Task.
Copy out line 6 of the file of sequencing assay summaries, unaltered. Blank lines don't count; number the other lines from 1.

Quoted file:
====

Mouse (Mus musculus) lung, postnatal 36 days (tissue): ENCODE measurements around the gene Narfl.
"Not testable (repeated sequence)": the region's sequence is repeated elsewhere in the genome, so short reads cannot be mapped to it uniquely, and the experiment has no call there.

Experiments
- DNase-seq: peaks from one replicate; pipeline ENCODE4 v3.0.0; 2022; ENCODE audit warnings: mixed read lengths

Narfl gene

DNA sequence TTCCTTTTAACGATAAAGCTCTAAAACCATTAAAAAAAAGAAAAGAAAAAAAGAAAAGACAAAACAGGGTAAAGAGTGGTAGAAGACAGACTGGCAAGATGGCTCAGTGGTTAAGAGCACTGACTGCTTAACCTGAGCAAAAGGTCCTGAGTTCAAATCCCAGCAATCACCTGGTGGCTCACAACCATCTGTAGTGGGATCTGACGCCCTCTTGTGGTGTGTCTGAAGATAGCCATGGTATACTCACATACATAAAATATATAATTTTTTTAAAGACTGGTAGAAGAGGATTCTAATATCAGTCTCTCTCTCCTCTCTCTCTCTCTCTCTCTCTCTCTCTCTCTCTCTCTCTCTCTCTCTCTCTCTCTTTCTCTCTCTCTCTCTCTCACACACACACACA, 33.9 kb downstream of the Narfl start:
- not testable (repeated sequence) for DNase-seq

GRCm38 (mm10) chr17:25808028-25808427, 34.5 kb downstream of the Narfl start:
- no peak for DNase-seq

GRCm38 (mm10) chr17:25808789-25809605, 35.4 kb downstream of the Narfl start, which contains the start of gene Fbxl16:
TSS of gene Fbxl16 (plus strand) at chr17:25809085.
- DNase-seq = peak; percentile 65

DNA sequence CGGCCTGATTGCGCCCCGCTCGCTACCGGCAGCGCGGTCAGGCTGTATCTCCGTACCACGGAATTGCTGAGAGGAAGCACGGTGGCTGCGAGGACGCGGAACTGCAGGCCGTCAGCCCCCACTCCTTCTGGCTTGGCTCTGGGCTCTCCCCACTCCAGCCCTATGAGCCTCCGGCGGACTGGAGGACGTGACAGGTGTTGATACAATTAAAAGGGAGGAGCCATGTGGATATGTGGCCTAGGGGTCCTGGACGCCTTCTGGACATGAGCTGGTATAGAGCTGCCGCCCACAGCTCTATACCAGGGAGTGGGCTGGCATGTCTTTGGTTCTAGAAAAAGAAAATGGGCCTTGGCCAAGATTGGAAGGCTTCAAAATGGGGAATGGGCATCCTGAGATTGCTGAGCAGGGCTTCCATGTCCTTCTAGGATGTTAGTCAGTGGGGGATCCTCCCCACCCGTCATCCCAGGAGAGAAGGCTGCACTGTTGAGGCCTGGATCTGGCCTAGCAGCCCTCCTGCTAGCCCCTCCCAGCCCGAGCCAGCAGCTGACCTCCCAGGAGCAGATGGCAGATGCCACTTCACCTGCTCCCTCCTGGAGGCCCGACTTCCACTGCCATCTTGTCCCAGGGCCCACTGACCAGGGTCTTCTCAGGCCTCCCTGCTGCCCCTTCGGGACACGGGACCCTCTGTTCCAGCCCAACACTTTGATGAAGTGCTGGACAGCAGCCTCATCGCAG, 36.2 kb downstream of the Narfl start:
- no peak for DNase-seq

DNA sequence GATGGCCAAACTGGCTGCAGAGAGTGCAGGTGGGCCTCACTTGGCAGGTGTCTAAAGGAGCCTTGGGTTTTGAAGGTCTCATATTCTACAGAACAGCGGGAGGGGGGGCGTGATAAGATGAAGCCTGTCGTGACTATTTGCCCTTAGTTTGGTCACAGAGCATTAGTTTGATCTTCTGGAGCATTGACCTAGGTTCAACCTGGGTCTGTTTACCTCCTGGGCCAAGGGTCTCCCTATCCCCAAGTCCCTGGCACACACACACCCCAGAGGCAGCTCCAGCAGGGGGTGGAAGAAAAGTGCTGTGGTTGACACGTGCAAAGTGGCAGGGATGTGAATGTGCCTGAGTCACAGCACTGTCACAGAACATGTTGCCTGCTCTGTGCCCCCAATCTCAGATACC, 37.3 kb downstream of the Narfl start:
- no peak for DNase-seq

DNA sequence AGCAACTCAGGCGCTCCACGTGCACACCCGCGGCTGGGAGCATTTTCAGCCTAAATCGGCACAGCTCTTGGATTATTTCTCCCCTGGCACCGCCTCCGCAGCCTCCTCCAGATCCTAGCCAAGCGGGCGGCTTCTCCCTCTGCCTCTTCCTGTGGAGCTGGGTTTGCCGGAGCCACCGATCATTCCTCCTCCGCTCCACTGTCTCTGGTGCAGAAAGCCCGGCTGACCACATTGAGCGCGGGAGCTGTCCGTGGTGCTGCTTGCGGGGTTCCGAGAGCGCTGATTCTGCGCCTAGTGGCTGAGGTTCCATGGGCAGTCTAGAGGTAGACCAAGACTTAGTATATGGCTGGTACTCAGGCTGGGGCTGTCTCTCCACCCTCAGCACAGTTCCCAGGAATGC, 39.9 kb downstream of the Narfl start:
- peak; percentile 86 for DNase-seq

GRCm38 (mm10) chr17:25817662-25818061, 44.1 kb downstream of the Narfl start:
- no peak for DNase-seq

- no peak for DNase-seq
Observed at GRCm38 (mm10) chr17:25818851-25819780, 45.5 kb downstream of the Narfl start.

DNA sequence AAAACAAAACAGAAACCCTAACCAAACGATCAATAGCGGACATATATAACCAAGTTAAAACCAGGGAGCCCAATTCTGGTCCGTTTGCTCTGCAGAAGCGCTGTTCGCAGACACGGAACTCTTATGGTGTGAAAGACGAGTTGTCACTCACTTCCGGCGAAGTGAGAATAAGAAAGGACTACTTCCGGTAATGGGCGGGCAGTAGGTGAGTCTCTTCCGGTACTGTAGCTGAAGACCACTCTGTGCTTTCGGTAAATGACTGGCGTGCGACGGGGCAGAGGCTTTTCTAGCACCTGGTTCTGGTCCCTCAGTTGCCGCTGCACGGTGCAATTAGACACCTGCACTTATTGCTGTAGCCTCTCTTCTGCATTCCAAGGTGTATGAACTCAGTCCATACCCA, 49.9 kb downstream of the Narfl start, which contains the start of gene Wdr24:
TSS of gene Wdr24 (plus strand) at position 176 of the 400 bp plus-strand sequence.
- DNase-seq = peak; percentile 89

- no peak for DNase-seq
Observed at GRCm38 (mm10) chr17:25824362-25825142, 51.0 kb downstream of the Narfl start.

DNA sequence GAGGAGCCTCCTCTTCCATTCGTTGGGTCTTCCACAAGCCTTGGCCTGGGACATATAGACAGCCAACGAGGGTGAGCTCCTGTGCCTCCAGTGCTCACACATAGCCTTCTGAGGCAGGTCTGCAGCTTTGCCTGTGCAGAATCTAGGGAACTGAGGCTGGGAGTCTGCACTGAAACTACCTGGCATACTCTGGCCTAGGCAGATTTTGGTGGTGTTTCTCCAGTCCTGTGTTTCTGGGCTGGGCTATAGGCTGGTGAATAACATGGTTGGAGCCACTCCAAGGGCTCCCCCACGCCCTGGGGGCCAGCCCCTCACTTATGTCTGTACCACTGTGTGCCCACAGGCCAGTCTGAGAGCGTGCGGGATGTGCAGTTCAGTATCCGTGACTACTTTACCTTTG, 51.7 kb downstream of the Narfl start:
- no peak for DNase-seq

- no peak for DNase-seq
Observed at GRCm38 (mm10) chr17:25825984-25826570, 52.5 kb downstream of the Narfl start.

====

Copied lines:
DNA sequence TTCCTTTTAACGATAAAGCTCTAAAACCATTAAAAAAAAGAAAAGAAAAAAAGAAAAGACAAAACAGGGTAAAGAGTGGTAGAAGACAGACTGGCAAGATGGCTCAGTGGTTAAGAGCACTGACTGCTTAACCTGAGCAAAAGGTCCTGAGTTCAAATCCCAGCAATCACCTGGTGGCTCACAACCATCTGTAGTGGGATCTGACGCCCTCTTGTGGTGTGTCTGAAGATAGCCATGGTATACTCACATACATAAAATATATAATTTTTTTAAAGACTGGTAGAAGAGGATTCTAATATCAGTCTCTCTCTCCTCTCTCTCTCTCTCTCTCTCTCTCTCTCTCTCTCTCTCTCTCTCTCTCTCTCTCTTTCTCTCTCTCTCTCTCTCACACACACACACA, 33.9 kb downstream of the Narfl start: